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Kids' Music That Won't Drive You Crazy

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based on 8 ratings
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Updated on Mar 5, 2009

A parent can only listen to so much Old MacDonald, before being sorely tempted to bang his or her head repeatedly against the stereo. True, music is a vital part of childhood. And true, studies have shown that it can even make your kid smarter. But does it really have to sound so grating? The answer is – no. There's a crew of musicians out there making music that not only won't make you crazy, you may even actually like it.

For those not quite ready to give up Coldplay or U2,  Barney and The Wiggles, listen up! We've got four artists who give kids' music a good name. These CDs are road trip ready. Strap the kids into their car seats and take a listen. But be careful, this is the good stuff – you may just find yourself singing along at traffic lights.

Every Day Is a Birthday by Brady Rymer (Bumblin' Bee Records). Parents who shop in the alt rock section will feel right at home with Brady Rymer, a former roots-rock musician who's made the switch to children's music. We especially loved the title track, which describes all the kooky ways birthdays are celebrated across the world, and "Keep Up With You," a breakneck tune about a kid who runs his parents ragged. Rymer is the real deal –- he shared the stage with the likes of Bob Dylan and Dave Matthews before parenthood brought him off the road. This CD holds all the wonder of the best children's music, with some of the soul of your favorite pre-parenting favorites.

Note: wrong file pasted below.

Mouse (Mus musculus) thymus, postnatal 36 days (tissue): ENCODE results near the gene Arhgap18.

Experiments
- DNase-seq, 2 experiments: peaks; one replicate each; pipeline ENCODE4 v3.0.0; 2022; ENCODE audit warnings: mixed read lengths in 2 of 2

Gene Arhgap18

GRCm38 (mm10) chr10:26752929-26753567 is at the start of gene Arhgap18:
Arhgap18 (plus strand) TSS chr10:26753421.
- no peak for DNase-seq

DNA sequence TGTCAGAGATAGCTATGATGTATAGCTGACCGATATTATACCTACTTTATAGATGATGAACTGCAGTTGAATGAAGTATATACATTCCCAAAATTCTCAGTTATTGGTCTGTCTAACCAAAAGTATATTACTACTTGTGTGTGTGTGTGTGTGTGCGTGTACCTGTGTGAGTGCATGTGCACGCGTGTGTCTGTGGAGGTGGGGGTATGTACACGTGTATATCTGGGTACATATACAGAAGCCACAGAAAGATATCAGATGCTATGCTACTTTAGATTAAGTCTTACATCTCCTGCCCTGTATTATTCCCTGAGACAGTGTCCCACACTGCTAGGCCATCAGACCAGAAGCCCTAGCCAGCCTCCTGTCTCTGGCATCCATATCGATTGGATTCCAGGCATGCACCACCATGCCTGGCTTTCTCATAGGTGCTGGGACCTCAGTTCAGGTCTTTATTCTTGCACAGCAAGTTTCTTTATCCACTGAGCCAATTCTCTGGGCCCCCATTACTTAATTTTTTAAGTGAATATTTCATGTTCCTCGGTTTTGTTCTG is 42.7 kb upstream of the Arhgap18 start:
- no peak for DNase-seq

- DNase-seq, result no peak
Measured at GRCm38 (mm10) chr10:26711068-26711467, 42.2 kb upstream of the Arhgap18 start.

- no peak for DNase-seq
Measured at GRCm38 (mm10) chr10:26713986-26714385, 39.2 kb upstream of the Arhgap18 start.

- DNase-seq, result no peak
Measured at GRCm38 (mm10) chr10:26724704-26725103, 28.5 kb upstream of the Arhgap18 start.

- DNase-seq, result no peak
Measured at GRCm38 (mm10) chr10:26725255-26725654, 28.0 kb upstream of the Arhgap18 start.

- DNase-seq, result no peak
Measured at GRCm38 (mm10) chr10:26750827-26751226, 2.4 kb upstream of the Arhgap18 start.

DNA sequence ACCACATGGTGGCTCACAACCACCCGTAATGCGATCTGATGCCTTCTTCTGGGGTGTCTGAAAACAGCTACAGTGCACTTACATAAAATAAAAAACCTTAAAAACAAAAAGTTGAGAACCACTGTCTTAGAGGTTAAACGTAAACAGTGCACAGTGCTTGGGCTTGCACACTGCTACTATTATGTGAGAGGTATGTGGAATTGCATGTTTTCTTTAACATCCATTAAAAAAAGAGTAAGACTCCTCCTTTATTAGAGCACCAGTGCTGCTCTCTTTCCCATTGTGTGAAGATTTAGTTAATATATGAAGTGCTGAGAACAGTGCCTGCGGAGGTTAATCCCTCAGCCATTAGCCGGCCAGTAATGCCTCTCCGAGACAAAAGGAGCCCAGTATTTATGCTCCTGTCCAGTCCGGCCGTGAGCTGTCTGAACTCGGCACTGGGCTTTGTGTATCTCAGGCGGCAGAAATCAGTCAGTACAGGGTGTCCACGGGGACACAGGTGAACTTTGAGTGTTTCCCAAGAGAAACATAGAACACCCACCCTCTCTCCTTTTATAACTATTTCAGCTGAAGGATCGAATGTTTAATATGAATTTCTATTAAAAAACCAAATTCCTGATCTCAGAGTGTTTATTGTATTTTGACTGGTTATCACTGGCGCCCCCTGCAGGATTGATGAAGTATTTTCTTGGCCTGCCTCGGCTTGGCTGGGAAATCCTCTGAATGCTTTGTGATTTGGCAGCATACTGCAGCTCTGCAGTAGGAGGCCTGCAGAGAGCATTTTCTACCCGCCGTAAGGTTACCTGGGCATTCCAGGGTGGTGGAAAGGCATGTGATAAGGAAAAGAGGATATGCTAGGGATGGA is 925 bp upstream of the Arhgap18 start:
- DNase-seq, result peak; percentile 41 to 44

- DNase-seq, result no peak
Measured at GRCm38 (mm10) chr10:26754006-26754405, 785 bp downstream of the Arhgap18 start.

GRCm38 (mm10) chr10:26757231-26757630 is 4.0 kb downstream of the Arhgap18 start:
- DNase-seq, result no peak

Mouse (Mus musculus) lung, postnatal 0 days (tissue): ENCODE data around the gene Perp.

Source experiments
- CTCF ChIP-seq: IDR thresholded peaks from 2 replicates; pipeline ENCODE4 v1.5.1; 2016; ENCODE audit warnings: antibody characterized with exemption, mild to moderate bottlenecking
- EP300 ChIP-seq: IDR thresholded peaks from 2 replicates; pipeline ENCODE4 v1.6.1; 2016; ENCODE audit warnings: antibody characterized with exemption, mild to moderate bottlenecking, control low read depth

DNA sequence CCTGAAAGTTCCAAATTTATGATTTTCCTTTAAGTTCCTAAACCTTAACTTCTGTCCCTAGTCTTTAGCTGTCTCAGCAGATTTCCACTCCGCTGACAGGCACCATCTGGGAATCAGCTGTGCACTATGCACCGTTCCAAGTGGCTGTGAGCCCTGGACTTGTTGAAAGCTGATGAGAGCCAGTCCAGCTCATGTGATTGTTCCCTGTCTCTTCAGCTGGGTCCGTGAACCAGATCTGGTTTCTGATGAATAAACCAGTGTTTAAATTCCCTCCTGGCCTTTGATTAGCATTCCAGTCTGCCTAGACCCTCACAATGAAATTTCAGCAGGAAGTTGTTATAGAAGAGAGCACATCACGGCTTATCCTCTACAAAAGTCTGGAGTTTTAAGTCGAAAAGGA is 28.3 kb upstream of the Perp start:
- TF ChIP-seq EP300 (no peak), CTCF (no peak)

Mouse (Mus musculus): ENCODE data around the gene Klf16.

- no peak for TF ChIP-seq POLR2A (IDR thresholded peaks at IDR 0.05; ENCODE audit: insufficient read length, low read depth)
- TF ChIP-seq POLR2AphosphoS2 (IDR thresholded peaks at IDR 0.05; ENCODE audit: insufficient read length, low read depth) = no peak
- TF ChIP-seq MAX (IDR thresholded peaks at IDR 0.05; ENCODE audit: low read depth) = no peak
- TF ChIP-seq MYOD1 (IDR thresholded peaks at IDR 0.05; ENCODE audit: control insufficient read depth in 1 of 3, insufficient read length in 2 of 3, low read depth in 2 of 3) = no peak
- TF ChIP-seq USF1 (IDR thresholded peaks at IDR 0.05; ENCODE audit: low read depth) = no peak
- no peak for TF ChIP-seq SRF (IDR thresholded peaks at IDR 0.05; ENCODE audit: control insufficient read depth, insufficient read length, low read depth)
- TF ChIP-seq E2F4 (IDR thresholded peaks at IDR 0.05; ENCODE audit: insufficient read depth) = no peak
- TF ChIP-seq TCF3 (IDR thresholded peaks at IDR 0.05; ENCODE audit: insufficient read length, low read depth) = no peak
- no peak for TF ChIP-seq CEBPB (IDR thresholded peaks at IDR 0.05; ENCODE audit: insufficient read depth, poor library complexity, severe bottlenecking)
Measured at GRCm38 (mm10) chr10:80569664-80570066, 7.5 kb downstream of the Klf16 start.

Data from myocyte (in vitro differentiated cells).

Catch That Train by Dan Zanes (Festival Five Records). The cat is apparently out of the bag with Dan Zanes. His music is regularly featured on Playhouse Disney, and he was just nominated for a Grammy. For those parents who've yet to be initiated in all things Zane, we suggest this album. Like Brady Rymer, Zanes is a rock band retiree (he used to sing lead for the band the Del Fuegos), and he can jam up a storm on everything from a harmonica to a ukulele. This album makes making music sound like incredible fun and the lyric book even includes the chords for each song, in case you or your kids are inspired to pick up an instrument and play along. Zanes was one of the first to give children's music true cachet, and guest appearances from Natalie Merchant, Nick Cave, and the Blind Boys of Alabama make this CD even better.

Fins and Grins by Johnette Downing (Wiggle Worm Records). Bonnie Raitt, move over! There's a new(er) blues belter in town. And she's easy on the ears. New Orleans singer-songwriter Johnette Downing has a velvet set of pipes, but instead of using them to sing of men who've done her wrong, she's belting out tunes about penguins and stingrays, crawfish and hermit crabs. Still, backed by Jimmy LaRocca of the Original Dixieland Jazz Band on trumpet and Bruce Daigerpont on Cajun accordion, you can almost imagine kicking back for a listen with a bowl of gumbo at a café in the French Quarter. She does Louisiana's long tradition of Creole, Cajun, and Zydeco proud.

Taxi by David Weinstone (www.musicforaardvarks.com). Jon Stewart, Philip Glass, and Helen Hunt have all discovered David Weinstone. So have members of the rock groups Phish, Sonic Youth, and The Beastie Boys. They all took their kids to his "Music for Aardvarks and Other Mammals" classes in New York. Now, even parents who've never walked the red carpet can get a taste of his hipster approach to kiddie music. Forget bunnies, bears, and farms. Weinstone sings about taxis, subways, and bagels. This is music for city kids – hold the sugar. But any kid, urban or suburban, will enjoy the CD's crazy rhymes, irreverent topics, and unexpected melodies. There's no singing down here – to kids or to parents. And if a sense of humor can be taught, this CD should be on every kid's syllabus.

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